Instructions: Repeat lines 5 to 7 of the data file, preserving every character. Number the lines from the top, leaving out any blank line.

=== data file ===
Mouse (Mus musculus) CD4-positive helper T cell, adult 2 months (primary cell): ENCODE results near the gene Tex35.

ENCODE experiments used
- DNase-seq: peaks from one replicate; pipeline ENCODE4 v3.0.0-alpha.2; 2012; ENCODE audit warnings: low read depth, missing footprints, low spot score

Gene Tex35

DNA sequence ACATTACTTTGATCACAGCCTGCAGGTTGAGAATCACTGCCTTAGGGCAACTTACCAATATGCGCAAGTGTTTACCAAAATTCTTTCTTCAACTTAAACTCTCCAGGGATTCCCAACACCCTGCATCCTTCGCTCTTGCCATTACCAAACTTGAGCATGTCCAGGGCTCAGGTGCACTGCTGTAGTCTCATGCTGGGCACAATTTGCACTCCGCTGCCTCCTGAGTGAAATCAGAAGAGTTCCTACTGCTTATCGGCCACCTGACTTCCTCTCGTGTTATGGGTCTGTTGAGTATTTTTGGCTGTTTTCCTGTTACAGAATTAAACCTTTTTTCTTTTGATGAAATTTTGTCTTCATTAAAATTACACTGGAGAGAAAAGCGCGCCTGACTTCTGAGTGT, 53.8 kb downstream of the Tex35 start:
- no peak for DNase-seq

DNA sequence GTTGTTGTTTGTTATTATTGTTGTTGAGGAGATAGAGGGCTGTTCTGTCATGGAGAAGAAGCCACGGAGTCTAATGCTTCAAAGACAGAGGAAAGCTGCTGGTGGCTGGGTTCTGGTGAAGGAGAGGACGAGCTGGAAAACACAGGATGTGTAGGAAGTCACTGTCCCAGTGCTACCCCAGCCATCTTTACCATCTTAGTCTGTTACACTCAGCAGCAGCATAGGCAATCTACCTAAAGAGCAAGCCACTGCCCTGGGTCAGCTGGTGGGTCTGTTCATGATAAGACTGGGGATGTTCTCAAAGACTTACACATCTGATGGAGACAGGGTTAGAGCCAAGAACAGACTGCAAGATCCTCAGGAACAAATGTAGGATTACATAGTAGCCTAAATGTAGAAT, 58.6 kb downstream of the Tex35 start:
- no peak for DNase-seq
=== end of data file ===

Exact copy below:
DNA sequence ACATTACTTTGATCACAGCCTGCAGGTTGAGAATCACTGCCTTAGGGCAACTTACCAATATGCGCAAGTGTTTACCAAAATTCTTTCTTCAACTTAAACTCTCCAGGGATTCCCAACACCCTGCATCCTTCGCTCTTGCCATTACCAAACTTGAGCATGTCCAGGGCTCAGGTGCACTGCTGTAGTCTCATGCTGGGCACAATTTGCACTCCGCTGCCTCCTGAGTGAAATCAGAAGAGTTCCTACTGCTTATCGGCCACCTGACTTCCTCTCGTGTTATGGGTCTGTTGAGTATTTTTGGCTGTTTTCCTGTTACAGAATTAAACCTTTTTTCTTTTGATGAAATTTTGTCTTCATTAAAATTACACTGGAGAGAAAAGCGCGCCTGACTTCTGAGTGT, 53.8 kb downstream of the Tex35 start:
- no peak for DNase-seq

DNA sequence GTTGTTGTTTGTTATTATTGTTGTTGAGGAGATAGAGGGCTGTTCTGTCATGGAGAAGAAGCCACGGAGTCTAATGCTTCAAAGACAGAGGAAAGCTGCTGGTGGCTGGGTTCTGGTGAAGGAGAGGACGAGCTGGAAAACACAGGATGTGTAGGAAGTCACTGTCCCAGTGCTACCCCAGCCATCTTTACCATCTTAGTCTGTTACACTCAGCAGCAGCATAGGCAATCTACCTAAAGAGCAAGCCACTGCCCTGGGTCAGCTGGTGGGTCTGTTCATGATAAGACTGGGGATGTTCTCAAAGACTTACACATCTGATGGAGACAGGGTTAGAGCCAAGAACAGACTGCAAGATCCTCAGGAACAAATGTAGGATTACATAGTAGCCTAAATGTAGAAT, 58.6 kb downstream of the Tex35 start: